Many areas of the market are traditionally correlated: as the dollar weakens, oil gains in price; as investors become fearful, Treasury yields sink. But you can’t always bank on these correlations when it comes to investing in exchange traded funds (ETFs).

In recent months, both oil and stocks have traded more or less in line with one another as investors snapped up things that were expected to increase in value, reports Mark Gongloff for The Wall Street Journal.

Enter last week: oil dropped harder than stocks did. The S&P 500 declined 2.2%, and oil dropped off 8.9%. Gongloff suggests that one reason could be that in terms of valuation, oil got a little too far ahead of itself. Another reason could be that this correlation isn’t going to last indefinitely.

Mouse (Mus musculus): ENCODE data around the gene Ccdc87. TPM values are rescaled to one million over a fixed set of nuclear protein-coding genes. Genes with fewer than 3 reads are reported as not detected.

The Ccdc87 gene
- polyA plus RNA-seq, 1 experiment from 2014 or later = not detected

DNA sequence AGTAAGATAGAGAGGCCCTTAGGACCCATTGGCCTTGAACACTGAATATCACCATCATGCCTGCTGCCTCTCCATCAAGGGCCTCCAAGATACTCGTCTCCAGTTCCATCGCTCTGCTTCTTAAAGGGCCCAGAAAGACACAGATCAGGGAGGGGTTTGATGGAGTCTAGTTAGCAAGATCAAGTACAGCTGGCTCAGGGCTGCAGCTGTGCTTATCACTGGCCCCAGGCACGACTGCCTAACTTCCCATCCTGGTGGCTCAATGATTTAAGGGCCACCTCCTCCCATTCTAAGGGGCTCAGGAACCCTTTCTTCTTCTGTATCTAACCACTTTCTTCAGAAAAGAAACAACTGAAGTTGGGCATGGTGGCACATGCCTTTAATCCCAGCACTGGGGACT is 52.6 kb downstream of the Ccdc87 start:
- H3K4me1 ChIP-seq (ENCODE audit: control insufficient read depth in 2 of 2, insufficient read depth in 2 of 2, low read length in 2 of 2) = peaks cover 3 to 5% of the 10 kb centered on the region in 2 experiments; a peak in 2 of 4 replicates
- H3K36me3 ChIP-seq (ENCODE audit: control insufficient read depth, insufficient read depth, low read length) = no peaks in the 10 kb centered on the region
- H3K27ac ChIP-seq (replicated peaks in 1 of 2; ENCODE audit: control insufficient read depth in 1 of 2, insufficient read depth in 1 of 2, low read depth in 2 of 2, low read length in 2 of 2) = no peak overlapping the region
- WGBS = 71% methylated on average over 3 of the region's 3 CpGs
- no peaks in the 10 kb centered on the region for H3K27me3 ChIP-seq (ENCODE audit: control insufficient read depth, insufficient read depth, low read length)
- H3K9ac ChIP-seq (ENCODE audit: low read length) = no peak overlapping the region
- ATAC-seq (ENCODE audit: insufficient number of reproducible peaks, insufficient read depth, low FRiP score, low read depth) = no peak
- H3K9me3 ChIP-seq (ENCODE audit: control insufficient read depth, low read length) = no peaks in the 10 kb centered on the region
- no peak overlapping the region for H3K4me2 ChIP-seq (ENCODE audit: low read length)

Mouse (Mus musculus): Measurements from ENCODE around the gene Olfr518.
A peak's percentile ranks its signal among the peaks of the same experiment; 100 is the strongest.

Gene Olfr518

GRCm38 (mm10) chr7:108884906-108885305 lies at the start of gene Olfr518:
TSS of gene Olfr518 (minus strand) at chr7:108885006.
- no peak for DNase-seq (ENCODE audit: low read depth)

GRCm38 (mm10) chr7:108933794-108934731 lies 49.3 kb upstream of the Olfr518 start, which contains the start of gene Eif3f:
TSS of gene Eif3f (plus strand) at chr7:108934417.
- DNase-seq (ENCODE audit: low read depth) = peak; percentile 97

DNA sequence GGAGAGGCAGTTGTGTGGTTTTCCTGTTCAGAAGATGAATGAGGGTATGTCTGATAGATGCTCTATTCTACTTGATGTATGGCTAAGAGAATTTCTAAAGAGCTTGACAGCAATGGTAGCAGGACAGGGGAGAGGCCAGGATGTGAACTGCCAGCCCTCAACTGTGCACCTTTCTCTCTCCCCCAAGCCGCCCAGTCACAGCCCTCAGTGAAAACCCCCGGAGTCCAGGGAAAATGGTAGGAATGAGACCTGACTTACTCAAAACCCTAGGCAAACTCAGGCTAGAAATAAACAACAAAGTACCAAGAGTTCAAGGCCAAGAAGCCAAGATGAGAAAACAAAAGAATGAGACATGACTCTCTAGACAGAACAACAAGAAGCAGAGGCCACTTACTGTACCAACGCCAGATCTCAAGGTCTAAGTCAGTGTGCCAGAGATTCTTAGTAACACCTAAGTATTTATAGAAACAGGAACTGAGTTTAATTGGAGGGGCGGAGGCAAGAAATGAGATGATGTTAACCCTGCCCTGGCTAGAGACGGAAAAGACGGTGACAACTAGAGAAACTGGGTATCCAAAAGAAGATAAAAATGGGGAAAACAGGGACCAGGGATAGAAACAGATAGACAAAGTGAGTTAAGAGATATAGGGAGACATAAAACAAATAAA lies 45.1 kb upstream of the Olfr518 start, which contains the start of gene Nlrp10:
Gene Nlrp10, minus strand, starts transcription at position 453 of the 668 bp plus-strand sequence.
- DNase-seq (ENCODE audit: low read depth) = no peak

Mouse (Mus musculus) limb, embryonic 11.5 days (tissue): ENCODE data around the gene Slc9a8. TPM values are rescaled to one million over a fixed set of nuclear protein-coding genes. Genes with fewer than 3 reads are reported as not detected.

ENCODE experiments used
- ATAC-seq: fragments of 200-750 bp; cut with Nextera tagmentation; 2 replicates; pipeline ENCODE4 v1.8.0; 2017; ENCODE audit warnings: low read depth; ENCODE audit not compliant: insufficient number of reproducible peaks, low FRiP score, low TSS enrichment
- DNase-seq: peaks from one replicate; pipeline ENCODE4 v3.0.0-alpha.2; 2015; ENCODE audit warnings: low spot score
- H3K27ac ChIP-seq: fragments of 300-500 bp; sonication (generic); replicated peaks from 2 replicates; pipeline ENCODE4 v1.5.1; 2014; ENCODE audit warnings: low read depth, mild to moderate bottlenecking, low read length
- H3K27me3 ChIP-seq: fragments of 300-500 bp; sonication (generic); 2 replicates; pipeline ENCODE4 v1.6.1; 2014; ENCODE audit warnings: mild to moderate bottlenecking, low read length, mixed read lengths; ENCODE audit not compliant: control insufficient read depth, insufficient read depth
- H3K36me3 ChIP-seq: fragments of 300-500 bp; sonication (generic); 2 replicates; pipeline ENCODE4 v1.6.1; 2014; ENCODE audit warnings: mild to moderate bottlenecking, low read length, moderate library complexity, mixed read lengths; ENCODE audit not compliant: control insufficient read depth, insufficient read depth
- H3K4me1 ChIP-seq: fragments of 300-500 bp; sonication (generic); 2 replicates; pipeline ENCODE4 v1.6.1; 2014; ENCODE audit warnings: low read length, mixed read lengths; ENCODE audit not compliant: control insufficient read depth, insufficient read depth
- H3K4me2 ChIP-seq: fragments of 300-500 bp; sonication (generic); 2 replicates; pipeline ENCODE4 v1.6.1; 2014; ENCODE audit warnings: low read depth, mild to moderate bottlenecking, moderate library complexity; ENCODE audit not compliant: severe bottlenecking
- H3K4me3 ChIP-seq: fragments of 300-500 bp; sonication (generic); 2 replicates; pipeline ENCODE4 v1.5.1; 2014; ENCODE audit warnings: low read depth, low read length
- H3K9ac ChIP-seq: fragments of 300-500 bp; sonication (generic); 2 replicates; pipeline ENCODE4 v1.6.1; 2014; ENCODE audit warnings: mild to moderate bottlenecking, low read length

It’s a good lesson for investors: don’t bank on correlations. Occasionally, things don’t pan out the way they have historically. While correlations can guide the decisions you make when investing, watching trend lines for the true signals could be a better way to go.

  • United States Oil Fund (NYSEArca: USO): up 2.7% year-to-date
  • SPDRs (NYSEArca: SPY): up 17.2% year-to-date

For more stories about oil ETFs, visit our oil category.

The opinions and forecasts expressed herein are solely those of Tom Lydon, and may not actually come to pass. Information on this site should not be used or construed as an offer to sell, a solicitation of an offer to buy, or a recommendation for any product.

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